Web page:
The collection is laced with palinodes, recanting everything written before. "The memory-traffic feeds into a rotary up in your head, where it goes in circles for a while, then pretty soon imagination flows in. . ." (O'Brien 38). "I'm forty-three years old, true, and I'm a writer now, and a long time ago I walked through Quang Ngai Province as a foot soldier . . . Almost everything else is invented" (O'Brien 203). It is almost impossible to decide which label to imprint the cover of the work of fiction. O'Brien tells us that these people/places/situations occurred. Although they happened, the stories between the covers of The Things They Carried do not portray the correct sequence of events, perhaps due to the imagination tainting the memory or by O'Brien's own hand. But does this mean that this is only a novel, devoid of autobiographical intention? It is obvious that these nor the previous questions can be answered in this paper, nor was it my intention to try to find and answer. The purpose of the inquisition is to accentuate postmodern fiction writers' (whether male or female) desire to erase the liminality of genres, to include and not exclude. The blurring and introducing of an abundance of ways to write is a puissant postmodern trait, expressing the need for the multiplicity of voices to speak. The labels don't "seem to matter. . .only that she thought something existed....It's the language that matters" (Byatt 62).

Because of the importance of memory in the formation and continuance of identity, the memory and its questionable realism and truthfulness is an obvious concern for postmodern writers. The calumniation of the "Truth" or the "Past" by a cataracted memory has already been touched upon in terms of Tim O'Brien's The Things They Carried. He is not, however, the only postmodern fascinated by this pollution. Maso, in Ava, concerns herself as well with the glorification of a personal past. It is memory which collects the past into the decorative box of the present. It is the memory which commingles with imagination creating the landscape in which one resides. "What the story was -- and if not the real story -- well then, what the story was for me" (Maso 125). Ava is the memory which allows the suffering of the present to be enveloped in the sensuousness of the experiences of the past; a surviving of the present through the past. The stories keep Ava company and keep her alive. It is ". . .so powerful (a) yearning to memorialize what we've lived, inhabited, been hurt by and loved" (Maso, 176). Perhaps by reliving these fragmented splices of life, she is able to carry on in the present which looms as the gateway to her futureless future. Perhaps these companion memories are filtered through the imagination, but it is the only reality of which Ava is aware.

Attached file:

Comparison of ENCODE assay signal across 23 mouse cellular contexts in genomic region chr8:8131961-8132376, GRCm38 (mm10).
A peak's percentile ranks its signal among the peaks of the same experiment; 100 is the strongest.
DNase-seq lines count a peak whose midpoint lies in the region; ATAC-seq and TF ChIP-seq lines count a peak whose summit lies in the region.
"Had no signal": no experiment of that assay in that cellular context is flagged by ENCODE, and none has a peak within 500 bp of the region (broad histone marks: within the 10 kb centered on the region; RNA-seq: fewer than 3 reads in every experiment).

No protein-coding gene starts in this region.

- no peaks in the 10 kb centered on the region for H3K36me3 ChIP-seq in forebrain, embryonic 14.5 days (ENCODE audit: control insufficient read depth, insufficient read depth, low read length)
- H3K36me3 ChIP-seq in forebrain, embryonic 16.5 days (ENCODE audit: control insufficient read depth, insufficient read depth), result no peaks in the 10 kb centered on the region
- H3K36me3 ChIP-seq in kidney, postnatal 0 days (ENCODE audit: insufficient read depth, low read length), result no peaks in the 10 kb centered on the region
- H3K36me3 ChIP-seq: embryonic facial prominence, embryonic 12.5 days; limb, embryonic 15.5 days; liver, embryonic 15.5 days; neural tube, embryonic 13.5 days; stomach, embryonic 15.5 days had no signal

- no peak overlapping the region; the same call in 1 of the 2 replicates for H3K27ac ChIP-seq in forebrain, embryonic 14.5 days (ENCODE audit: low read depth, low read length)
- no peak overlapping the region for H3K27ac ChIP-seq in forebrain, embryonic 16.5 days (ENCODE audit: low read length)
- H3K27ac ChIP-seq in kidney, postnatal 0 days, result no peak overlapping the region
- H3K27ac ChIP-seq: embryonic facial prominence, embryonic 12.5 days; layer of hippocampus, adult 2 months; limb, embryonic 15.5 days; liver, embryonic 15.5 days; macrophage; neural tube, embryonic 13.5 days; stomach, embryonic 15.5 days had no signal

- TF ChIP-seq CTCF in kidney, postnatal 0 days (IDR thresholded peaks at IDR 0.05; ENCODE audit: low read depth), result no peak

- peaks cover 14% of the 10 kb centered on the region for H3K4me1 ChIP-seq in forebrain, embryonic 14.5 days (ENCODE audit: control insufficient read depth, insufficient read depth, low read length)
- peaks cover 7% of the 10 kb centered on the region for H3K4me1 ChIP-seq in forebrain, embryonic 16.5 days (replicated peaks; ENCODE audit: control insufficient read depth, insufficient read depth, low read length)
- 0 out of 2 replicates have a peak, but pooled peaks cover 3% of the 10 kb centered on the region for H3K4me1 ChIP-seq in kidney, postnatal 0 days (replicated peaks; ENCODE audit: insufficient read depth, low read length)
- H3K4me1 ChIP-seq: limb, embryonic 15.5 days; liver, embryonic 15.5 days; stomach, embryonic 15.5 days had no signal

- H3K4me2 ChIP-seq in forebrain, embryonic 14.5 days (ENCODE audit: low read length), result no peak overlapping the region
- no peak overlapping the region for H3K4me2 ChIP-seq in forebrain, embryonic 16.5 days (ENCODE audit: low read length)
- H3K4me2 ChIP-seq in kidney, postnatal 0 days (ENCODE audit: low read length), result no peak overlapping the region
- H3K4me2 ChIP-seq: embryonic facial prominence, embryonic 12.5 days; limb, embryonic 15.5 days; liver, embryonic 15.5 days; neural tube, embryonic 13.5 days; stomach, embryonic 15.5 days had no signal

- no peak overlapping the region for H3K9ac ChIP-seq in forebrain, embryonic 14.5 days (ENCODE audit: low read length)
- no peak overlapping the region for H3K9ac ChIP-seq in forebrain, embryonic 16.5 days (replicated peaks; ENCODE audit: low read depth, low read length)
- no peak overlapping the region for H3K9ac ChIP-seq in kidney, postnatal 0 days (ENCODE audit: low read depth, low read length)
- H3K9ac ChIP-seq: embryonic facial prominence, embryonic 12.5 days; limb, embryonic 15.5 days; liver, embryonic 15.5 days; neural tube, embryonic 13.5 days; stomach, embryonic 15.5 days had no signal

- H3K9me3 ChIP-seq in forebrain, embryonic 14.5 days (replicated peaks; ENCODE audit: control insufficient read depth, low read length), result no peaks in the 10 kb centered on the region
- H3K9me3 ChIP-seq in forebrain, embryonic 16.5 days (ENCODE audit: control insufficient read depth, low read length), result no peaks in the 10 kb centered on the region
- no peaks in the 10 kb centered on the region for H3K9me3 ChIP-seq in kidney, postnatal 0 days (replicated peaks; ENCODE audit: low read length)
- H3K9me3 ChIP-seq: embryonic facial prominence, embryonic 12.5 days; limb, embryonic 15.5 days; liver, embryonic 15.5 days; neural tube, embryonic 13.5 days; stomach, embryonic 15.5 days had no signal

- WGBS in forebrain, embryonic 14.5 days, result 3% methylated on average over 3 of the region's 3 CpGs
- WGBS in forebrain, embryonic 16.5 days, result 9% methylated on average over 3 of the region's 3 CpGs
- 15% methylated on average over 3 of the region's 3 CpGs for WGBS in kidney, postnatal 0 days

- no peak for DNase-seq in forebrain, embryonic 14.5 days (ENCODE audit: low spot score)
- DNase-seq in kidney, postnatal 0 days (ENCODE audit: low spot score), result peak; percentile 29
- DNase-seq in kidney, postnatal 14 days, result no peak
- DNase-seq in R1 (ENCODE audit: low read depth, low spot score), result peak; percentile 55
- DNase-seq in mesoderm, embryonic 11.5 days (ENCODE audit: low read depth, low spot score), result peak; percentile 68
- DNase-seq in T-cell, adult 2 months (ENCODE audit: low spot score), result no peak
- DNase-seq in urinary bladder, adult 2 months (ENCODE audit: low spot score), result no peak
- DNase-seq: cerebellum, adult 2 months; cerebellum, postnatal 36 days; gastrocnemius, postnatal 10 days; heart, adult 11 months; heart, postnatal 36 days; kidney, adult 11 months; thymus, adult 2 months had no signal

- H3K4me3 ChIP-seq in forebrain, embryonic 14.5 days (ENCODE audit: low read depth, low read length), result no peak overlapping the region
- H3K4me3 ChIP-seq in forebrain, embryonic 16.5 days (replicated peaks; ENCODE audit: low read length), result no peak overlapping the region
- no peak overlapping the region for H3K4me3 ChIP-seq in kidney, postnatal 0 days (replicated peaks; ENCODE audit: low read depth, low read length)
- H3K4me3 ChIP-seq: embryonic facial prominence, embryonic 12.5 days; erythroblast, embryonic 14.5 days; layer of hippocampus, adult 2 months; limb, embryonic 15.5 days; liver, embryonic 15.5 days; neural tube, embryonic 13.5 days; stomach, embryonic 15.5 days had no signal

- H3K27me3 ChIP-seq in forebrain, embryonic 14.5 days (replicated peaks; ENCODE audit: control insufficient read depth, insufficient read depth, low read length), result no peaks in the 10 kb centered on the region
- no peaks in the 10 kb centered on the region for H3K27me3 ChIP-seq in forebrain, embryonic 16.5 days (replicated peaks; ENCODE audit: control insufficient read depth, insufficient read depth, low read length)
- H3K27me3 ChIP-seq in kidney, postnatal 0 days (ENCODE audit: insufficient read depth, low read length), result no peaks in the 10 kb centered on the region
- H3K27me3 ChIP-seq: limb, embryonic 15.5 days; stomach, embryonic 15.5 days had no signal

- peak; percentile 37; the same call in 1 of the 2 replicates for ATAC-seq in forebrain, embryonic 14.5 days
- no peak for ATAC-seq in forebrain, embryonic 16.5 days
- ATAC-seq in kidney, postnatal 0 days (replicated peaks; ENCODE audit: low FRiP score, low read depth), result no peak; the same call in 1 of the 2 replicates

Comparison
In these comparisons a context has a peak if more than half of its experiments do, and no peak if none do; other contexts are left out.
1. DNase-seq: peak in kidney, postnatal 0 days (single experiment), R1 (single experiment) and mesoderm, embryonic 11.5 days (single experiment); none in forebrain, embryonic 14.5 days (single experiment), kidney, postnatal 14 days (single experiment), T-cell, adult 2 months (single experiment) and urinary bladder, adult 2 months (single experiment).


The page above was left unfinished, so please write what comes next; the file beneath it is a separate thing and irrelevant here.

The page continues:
And what is company? What have we not done for its sake? For everything human we have made up, beginning with our names. Our laws, our quaint systems of kinship, our cities, our technology, a Victorian clergyman's carefully researched study of the Sumerian cosmology -- fiction all. We've made it all up. . .(Maso 130).

We've invented it all.

An omelette for the first course.

Father in a funny hat. He always tried to make us laugh.

The first chestnuts in their green burrs. Half open. Three mahogany fruit (Maso 134).

Memories blend. Memories fail in the end (Maso 144).

The circularity of Ava's past bombards her; this is all that remains in the end, the "autobiographical myths and metaphors of the imagination" (Vizenor 3). "Stories are a better past," (Vizenor 60) a better present.

Milan Kundera, as well, dissects the memory as opposed to the "True Past" in his novel The Book of Laughter and Forgetting. On the first page, Kundera asserts that "the struggle of man against power is the struggle of memory against forgetting" (Kundera 3). Power of identity is retained in memory. Whether that be an identity of exhaustion or replenishment depends upon the memory. The memory, or the stories the imagination tells us of the past, creates an autonomous self beyond physical existence. To forget is to kill everything that resides in the white space of our minds. To forget is to undo. "The young man looks into her eyes and listens to what she has to say and then tells her that what she calls remembering is in fact something different, that in fact she is under a spell and watching herself forget" (Kundera 163). Survival is in the remembered memory, the past of the present identity.